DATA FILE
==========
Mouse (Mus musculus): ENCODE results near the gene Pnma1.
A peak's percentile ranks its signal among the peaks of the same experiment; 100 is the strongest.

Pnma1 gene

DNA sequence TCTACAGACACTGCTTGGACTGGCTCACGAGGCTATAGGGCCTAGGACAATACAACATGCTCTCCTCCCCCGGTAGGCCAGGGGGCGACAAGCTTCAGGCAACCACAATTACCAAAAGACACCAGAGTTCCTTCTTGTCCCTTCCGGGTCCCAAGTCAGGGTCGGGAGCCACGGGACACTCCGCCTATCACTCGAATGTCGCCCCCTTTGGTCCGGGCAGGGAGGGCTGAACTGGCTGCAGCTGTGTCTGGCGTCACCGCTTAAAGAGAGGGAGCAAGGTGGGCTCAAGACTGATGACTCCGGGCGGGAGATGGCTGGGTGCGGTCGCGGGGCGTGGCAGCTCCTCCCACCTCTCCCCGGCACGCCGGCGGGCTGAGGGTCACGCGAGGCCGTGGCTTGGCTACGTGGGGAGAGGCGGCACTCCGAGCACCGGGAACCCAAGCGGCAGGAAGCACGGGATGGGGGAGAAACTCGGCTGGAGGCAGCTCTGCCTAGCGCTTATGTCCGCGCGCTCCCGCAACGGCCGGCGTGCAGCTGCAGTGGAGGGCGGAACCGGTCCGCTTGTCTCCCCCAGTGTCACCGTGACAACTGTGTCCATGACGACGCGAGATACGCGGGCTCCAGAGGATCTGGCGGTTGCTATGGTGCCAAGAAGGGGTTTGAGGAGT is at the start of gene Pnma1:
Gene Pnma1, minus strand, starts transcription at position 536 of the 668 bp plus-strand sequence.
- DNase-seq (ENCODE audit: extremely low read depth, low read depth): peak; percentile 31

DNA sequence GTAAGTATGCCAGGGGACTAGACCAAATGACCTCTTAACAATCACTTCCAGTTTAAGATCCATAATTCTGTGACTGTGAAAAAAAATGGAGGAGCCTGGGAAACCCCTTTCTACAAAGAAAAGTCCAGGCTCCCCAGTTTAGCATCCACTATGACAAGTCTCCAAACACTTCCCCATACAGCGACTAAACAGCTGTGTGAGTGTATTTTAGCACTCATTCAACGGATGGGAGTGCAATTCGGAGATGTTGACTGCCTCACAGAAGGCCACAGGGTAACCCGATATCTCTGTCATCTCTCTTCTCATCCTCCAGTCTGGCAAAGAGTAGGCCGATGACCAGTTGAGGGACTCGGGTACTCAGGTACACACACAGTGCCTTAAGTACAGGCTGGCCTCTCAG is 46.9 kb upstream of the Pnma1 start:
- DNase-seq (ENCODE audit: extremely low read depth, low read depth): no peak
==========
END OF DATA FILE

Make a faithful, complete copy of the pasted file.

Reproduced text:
Mouse (Mus musculus): ENCODE results near the gene Pnma1.
A peak's percentile ranks its signal among the peaks of the same experiment; 100 is the strongest.

Pnma1 gene

DNA sequence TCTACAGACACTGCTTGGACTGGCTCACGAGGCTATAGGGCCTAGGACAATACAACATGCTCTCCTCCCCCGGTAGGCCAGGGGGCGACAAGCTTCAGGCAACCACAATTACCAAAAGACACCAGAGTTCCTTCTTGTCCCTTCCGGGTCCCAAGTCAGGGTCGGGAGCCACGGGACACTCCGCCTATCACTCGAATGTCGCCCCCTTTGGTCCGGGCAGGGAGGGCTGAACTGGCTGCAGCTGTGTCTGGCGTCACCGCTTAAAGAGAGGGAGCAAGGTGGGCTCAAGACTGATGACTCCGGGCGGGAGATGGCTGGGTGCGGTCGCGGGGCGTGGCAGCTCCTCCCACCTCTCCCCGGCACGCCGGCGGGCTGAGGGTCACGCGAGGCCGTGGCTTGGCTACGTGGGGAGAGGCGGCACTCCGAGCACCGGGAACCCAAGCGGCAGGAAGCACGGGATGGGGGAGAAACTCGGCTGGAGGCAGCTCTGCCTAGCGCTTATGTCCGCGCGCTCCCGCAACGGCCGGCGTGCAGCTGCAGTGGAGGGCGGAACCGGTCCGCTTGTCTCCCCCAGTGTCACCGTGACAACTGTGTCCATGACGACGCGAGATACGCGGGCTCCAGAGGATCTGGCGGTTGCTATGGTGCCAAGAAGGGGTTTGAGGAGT is at the start of gene Pnma1:
Gene Pnma1, minus strand, starts transcription at position 536 of the 668 bp plus-strand sequence.
- DNase-seq (ENCODE audit: extremely low read depth, low read depth): peak; percentile 31

DNA sequence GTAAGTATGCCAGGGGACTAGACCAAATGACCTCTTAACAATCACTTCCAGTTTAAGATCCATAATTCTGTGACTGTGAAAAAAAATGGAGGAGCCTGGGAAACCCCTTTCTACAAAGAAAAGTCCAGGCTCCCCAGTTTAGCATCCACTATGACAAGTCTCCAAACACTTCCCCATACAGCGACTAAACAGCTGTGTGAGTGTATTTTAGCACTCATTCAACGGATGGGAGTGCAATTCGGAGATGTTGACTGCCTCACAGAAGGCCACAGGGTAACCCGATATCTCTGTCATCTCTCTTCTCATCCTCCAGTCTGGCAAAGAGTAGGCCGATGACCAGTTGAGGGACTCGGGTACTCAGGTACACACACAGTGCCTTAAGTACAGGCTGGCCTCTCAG is 46.9 kb upstream of the Pnma1 start:
- DNase-seq (ENCODE audit: extremely low read depth, low read depth): no peak